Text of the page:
if m1.start(0) < m2.start(0):
match = 1
elif m2.start(0) < m1.start(0):
match = 2
else:
if len(m1.group(0)) len(m2.group(0)):
match = 1
else:
match = 2
elif m1:
match = 1
else:
match = 2

if match == 1:
part = m1.group(0)
s = s[m1.end(0):]
else:
part = m2.group(1)
s = s[m2.end(0):]

parts.append(part)

m1 = pat1.search(s)
m2 = pat2.search(s)

return parts

print split_string('bob john "johnny cash" 234 june')
print split_string('"abc""abc"')
May 16 '07 #2
Hi,

mosscliffe wrote:
I am looking for a simple split function to create a list of entries
from a string which contains quoted elements. Like in 'google'
search.

eg string = 'bob john "johnny cash" 234 june'

and I want to have a list of ['bob', 'john, 'johnny cash', '234',
'june']

I wondered about using the csv routines, but I thought I would ask the
experts first.

There maybe a simple function, but as yet I have not found it.
Here a not-so-simple-function using regular expressions. It repeatedly
matched two regexps, one that matches any sequence of characters except
a space and one that matches a double-quoted string. If there are two
matches the one occurring first in the string is taken and the matching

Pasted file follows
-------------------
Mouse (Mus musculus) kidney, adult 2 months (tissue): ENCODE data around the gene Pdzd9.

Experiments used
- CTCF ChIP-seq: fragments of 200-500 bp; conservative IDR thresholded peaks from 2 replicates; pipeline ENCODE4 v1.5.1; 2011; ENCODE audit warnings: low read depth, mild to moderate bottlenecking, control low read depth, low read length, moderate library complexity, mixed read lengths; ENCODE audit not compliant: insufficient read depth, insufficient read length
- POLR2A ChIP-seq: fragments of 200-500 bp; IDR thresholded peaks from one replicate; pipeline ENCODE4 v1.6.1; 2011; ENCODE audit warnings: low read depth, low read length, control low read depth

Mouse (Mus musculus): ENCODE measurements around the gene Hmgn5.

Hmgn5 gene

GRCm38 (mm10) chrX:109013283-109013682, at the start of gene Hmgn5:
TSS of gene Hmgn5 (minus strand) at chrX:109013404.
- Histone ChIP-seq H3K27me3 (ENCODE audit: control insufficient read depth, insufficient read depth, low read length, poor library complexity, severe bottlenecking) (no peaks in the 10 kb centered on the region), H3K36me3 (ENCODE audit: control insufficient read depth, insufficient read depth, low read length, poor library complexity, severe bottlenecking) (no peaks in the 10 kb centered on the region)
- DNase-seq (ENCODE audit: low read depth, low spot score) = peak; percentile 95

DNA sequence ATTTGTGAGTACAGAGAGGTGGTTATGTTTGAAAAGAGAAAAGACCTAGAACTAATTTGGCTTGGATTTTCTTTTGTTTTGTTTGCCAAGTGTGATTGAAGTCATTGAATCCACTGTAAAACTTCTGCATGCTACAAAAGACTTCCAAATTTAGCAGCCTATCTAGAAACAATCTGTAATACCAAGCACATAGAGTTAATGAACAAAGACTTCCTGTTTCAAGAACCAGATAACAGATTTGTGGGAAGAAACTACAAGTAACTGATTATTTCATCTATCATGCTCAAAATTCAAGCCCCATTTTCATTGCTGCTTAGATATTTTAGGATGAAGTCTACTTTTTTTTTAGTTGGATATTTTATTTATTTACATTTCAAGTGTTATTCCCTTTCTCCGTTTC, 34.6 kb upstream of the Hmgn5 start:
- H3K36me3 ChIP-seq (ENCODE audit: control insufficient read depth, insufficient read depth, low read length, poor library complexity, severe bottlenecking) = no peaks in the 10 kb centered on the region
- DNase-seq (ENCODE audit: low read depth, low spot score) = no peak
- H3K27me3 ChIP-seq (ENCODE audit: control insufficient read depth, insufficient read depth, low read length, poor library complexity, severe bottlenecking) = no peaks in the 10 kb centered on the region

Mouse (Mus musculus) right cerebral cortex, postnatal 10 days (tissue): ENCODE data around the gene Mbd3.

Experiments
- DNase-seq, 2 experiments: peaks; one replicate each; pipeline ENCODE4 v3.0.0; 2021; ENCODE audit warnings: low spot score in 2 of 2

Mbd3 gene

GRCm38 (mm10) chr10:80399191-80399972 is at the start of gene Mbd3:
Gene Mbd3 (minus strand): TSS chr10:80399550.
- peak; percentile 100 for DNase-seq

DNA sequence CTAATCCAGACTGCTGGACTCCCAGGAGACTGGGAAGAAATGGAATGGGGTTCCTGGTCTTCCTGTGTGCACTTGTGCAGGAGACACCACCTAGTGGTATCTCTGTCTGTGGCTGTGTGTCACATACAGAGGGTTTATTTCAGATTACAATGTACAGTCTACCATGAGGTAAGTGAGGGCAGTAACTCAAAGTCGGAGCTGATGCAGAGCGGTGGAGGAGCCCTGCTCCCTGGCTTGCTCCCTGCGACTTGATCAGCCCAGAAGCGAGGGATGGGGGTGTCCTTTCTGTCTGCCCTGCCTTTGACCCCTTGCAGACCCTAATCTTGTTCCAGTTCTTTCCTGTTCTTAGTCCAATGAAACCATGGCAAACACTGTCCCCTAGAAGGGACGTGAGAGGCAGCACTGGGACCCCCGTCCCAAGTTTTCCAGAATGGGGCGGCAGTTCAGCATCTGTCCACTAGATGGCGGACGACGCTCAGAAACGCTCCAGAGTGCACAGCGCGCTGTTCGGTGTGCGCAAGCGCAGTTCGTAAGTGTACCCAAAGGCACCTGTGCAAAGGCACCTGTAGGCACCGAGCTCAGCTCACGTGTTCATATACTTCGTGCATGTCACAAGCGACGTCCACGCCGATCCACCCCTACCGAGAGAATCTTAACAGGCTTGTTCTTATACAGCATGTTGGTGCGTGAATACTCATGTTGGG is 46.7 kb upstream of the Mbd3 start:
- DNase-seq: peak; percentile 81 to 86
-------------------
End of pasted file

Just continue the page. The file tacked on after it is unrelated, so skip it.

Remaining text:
part of the string cut off. This is repeated until the whole string is
matched. If there are two matches at the same point in the string the
longer of the two matches is taken. (This can't be done with a single
regexp using the A|B operator, as it uses lazy evaluation. If A matches
then it is returned even if B would match a longer string).

import re

def split_string(s):

pat1 = re.compile('[^ ]+')
pat2 = re.compile('"[^"]*"')

parts = []

m1 = pat1.search(s)
m2 = pat2.search(s)
while m1 or m2:

if m1 and m2:
# Both match, take match occurring earliest in the string
p1 = m1.group(0)
p2 = m2.group(0)
if m1.start(0) < m2.start(0):
part = p1
s = s[m1.end(0):]
elif m2.start(0) < m1.start(0):
part = p2
s = s[m2.end(0):]
else:
# Both match at the same string position, take longest match
if len(p1) len(p2):
part = p1
s = s[m1.end(0):]
else:
part = p2
s = s[m2.end(0):]
elif m1:
part = m1.group(0)